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Parking Chairs and Property Rights

From Pittsburgh to Washington DC and north to Baltimore and Boston, cars in giant snowbanks mean that the thoughts of property law professors turn again to an eternal phenomenon:  If I dig out a parking spot to free my car, do I “own” the resulting parking space?  If so, why, and in what sense?  Yes, I know that Boston tries to regulate the phenomenon. Is that a workable compromise?

If and when my university re-opens, I can ask my students.  Meanwhile, I have tried to capture most of the arguments in this recurring debate in a post directed mostly at my Pittsburgh readership:

Pro-chair (and another essay that is especially pro-chair): I cleared the spot; therefore I own the spot. And if I didn’t own the spot after I cleared it, then I wouldn’t have an adequate incentive to clear the spot. Moreover, the community benefits from my clearing the spot, because that’s one less spot that public authorities will have to clear. And long-time community acceptance of the tradition shows that it is welfare-promoting. The pro-chair argument is simple and straightforward.

Anti-chair (that’s a small-ish Facebook group) (and chair-skeptic): The anti-chair argument is long and complicated. The idea that “I built it, therefore I own it” has a sophisticated but problematic pedigree in the philosophy of John Locke. For the most part, American property law rejects Locke as a justification for property rights schemes, even informal ones. (The fact that parking spaces occupy technically “public” property is relevant but not dispositive. I can’t cut down a diseased tree in Schenley Park, put a fence around the clearing, and claim that the land inside is “mine.” But I can’t do the same thing on my neighbor’s land, either.) No one needs the incentive of ownership here to clear out parking spots; mostly, people are clearing out their own cars, which they would do anyway. “Ownership” of the spot is a kind of cherry on top of the sundae – a bonus for doing your family duty. The community suffers from parking chair claims, because people who need places to park are foreclosed from a number of possible options. The strongest argument against the chairs is that enforcement of the parking chair regime is carried out mostly by self-help, which means various forms of vandalism. A lot of people are uncomfortable with that, whether or not the local community thinks that it’s OK. The pro-chair folks tend to assume that it’s the *other guy’s* car that gets keyed, or loses its side-view mirror, or is covered with ice. Community acceptance of the tradition doesn’t show that it’s welfare-promoting; instead, it shows that the community willing to internalize the benefits and externalize the costs of private enforcement.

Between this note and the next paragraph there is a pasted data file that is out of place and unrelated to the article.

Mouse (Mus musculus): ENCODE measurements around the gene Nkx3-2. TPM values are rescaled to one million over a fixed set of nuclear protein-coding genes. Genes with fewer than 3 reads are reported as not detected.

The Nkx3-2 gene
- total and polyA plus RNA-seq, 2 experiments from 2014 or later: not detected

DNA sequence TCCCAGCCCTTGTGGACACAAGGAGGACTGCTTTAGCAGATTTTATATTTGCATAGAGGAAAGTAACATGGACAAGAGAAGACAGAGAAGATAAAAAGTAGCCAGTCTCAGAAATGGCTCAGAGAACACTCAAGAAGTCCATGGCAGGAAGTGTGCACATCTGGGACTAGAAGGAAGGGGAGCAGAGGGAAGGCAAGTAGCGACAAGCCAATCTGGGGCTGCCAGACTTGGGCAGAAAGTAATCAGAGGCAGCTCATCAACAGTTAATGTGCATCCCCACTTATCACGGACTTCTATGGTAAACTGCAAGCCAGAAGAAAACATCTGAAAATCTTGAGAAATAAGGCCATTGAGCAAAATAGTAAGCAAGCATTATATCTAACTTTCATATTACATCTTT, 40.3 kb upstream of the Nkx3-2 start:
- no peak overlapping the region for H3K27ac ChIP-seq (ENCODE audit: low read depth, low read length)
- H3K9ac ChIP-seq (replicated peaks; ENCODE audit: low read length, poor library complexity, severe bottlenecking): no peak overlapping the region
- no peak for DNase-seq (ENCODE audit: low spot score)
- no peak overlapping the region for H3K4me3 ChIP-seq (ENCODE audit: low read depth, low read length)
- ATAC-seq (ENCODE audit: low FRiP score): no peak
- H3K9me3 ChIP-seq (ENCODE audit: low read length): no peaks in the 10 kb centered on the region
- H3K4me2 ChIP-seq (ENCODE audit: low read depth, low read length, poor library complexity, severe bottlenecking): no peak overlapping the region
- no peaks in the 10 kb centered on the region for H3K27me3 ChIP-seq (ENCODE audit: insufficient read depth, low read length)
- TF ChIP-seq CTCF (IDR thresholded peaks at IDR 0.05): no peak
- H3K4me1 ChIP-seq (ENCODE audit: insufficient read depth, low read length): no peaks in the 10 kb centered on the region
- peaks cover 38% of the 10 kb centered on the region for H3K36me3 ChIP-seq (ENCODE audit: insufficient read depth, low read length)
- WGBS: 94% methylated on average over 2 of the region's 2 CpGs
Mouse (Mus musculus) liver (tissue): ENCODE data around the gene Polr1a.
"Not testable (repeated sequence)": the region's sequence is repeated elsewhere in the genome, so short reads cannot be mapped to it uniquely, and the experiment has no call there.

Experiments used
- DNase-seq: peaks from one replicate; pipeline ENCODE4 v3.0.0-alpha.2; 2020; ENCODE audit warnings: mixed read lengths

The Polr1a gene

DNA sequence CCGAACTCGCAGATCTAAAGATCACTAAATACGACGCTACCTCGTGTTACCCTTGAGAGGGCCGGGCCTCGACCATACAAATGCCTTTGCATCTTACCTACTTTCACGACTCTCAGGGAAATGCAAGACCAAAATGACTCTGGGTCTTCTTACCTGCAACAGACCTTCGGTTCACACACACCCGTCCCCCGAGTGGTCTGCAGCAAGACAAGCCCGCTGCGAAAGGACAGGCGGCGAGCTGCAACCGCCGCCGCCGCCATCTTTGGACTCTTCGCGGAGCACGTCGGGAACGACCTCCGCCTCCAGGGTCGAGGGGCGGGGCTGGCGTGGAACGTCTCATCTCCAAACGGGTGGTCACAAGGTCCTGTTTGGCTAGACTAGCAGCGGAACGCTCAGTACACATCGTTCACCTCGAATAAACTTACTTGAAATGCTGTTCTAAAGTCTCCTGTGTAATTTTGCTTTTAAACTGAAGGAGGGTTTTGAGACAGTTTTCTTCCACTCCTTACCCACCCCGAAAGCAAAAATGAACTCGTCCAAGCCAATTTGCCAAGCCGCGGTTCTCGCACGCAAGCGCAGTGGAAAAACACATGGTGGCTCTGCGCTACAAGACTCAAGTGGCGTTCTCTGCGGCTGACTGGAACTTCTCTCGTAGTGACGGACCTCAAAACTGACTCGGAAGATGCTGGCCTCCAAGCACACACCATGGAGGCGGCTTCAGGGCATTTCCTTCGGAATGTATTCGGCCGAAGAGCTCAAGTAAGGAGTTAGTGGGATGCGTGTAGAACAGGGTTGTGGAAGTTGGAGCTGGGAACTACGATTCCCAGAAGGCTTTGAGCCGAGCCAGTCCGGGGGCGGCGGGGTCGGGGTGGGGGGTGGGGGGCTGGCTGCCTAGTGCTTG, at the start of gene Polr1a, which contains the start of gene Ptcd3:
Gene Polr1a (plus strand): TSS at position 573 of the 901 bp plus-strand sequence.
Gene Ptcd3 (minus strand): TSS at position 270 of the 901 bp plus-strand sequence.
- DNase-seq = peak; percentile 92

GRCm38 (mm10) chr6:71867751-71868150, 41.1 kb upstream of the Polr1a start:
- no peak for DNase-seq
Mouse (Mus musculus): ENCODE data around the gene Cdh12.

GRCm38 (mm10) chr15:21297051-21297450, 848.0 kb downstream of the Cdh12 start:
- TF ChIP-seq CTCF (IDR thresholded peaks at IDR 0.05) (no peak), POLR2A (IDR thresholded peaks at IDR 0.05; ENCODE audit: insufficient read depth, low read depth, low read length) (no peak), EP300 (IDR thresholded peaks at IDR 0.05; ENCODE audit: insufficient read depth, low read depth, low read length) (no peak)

There is no answer in this debate. The problem is that the parking chair phenomenon has been around for so long that no one is really sure what would happen if parking chairs *weren’t* allowed. Maybe everyone would clear their spots anyway, and everyone would have places to park when they come back from work or running errands. Maybe no one would clear their spots, hoarding parking spaces out of fear that they wouldn’t have a place to park after work or running errands. Maybe the population of the neighborhood would turn over rapidly enough that no one remembers that the place has to follow the same rules that were in effect decades ago.

Maybe the streets would be cleared, and everyone would take the bus.

4 thoughts on “Parking Chairs and Property Rights”

  1. Bruce is referring to this earlier post.

    In the abstract, there is a 2×2 matrix there, waiting to be analyzed.

    In the concrete, as an unrepentant sidezoomer, I should be steadfastly anti-chair. (I live in the suburbs and have a driveway and a garage, so technically I’m a “no chair.”) But I temper my anti-chairness, would temper it further if I lived in the city, because of the difference between static and dynamic analysis. That’s not an economics reference. Instead, it’s the difference imiplicit in the pragmatics of self-help. A lineupper who wants to object to my sidezooming can block my entry into his/her lane (that’s tough to do, because I can choose a different point of entry), or can chase me down after the fact (also unlikely, because I’m zooming all the time). A chair proprietor who objects to my parking in his/her space has an immobile object on which to express some serious anger.

  2. Mike: Nice shift from the theoretical basis of property rights to the pragmatic issues of rule enforcement.

    I think the latter is probably more important here, if we can agree that the state probably has little interest in making concentrated efforts to shift whatever rule it is that the community “adopts” — e.g. placing chair, moving chairs, or going after those who use “self-help” against norm violators. Though legally distinct, I think community parking norms play out in ways fairly close to family norms.

    I constantly tell my students that there is a lot that is Lockean about our property instincts and a lot that is Lockean about what gets us into property disputes. The fact that the “reaping/sowing” approach falls apart fairly quickly when you apply it formally doesn’t mean that it doesn’t dominate as a heuristic.

  3. It just struck me as an interesting comparison, without knowing why, but now I see a connection: is there a sort of property right to a place in line? If you think that being in line gives you certain rights, it seems like you should feel that way about shoveling too, and vice versa. So, Mike, you’re consistent. I’m not positive I am.

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